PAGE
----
I am not entirely sure how one might have a healthy debate without resorting to an ìeither / or.î Both / and is always nice to achieve, and the fetish of any hollow postmodernism, but I do not see the problem with engaging in either / or for the sake of a sparring match. If witnesses to our debate mistake a heated exchange for being angry, then it is only telling to me of the problem of people who mistake private concerns for public ones, or psychologize private states of affair as more important than public judgments.

And while I appreciate your turn to Lippman, let us also remember that he is not exactly the champion of participatory democracyóindeed, even his notion of democratic realism seems to offer little in response to his prediction of an inevitable technocratic society of elites who set the rules for others to follow. For Dewey, however, participatory democracy and the constitution of a public was indeed possible through rigorous deliberation, although public debate was not just about any damn thing that someone wanted to chat about, but rather sentiments, facts, and common issues and meanings that helped those citizens negotiating a public have something to keep them together.

In short, Lippman and Dewey are a nice place to end, at least for now.

Posted by: Stephen at February 12, 2005 2:57 PM

I don't know about Lippman-Dewey, but let's move on to Laswell: the section on "Sentiment Groups and Publics" (p. 128-129) stirred me up.

"Demands made regarding public policy must be debatable." We've been debating "demands" about "public policy" concerning blog posting parameters. This has me on decision-making procedures. Re the blog, one thing that's evident is that I have made independent decisions (decision-by-one) about what to post and when. (see separate post, upcoming)

Laswell's comments are in a context of war. I'm trying to narrow the scope to a field of application that we participate in (since we don't make decisions about when and against whom to go to war). In a "war", Laswell says "there is no public", only "sentiment groups....[that] tolerate no dissent."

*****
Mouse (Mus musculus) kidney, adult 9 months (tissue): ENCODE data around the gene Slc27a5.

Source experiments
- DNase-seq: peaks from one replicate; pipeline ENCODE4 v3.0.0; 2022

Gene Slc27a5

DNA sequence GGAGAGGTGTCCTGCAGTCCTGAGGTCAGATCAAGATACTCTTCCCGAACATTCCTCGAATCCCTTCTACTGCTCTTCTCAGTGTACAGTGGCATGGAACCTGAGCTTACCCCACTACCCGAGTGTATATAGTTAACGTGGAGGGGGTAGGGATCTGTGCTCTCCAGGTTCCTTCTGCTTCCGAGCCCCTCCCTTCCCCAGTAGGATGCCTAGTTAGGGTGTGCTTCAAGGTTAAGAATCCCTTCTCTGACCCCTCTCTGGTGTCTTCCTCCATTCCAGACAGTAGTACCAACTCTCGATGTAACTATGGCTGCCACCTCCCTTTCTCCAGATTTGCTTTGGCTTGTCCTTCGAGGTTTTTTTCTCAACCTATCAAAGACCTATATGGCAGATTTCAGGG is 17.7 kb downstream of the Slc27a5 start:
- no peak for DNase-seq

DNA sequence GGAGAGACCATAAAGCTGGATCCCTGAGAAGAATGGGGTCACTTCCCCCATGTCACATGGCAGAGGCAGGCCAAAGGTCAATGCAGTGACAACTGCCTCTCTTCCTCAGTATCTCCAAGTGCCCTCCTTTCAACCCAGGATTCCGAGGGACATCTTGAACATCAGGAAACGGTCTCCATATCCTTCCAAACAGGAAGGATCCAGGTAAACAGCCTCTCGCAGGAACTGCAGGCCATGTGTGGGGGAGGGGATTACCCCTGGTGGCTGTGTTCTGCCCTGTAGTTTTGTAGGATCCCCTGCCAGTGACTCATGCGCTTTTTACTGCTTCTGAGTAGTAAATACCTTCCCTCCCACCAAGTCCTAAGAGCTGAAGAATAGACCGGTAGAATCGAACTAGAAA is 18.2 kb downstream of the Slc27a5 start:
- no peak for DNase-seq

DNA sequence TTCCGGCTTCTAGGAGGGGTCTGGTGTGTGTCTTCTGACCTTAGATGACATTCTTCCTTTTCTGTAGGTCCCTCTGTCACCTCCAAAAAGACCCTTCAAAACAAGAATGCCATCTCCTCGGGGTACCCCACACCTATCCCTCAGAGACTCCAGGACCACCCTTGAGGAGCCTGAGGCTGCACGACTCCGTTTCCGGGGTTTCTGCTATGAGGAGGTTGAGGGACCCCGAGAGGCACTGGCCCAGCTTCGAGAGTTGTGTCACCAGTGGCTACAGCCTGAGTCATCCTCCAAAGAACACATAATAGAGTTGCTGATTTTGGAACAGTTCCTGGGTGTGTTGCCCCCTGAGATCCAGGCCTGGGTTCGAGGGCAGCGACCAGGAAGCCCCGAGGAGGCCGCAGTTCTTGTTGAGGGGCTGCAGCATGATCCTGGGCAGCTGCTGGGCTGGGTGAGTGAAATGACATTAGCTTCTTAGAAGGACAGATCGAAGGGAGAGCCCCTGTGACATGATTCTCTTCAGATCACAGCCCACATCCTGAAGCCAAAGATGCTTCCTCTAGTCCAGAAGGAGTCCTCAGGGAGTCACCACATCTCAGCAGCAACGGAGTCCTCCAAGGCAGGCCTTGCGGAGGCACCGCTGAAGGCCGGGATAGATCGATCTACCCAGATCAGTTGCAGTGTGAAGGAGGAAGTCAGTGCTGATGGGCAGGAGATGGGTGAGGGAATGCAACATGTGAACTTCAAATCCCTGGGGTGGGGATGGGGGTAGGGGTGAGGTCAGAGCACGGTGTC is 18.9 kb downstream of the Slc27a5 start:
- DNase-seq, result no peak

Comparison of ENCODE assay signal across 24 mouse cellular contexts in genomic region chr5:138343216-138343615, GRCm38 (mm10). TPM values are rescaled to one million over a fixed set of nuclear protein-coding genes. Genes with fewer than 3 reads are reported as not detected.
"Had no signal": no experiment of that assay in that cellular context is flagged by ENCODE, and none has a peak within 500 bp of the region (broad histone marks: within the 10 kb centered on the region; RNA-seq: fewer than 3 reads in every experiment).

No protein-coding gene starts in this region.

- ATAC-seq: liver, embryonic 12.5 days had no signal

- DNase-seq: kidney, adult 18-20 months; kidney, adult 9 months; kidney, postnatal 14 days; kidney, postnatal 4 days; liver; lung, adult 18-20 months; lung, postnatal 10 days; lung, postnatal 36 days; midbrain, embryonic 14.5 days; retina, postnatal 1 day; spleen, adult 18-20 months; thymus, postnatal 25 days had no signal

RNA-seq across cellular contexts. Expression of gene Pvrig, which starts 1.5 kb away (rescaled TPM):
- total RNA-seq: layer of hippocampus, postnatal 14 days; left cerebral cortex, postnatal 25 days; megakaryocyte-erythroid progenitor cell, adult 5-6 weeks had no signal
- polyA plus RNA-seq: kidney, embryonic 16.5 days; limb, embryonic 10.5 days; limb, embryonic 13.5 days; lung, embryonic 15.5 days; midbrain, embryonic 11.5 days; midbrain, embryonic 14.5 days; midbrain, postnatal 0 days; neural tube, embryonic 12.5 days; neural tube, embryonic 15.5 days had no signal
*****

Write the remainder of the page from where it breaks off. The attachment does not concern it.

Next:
We do have dissent, expressed publicly and privately, so that's an important step toward a public sphere. Laswell suggests that the degree of "integration" can be deduced by analysing the "attention structure." Now, by integration I thik he means consensus, or at least cohesion around a course of action between the "ruling classes" and the "masses" - am I on track?

By "attention structure", I understand Laswell to mean the kinds of things people talk and write about, what issues they represent in whatever media. (We can't know what people are thinking about unless there is an external expression of it.) These topics of discourse, then, become the means for tracking the dissemination of information - be it propaganda or fact - and serve as "an index" for what is considered important (in need of, or deserving, one's attention) and what is not.

This bond of agreement can be manipulated (and is) when the ruling class fears disagreement or resistance from the masses, and thus distorts "reality" in presenting arguments to the public. The more "discrepancy" there is between what is presented and what is experienced "shows the extent to which the ruling groups assume that their power depends on distortion."

It seems there is another possibility, at least on the smaller scale, which is simply that lack of communication (non-, or under-utilization of media) produces its own distortions, which are not necessarily predicated upon fear or any other base emotion. The "innocence" of such breakdown can conceivably be argued (but probaby pointlessly, as a diversion); however the need for transparency, and re-establishing it when its been lost, comes up against (so I speculate) "expectation[s of] internal conflict."

These expectations, which must be historically formed and informed by the vagaries of memory, influence approaches to handling potentially conflictual situations...I think this is an intrapersonal incursion (a strong word, I know) into the practice of democracy that needs to be acknowledged openly as a factor in decision-making. This, Stephen, is what I perceive you to be arguing against - that somehow there is a way to draw a distinction between motives, and that this distinction demarcates what can be discussed as part of a decision-making process and what cannot.

Posted by: steph at February 13, 2005 10:50 AM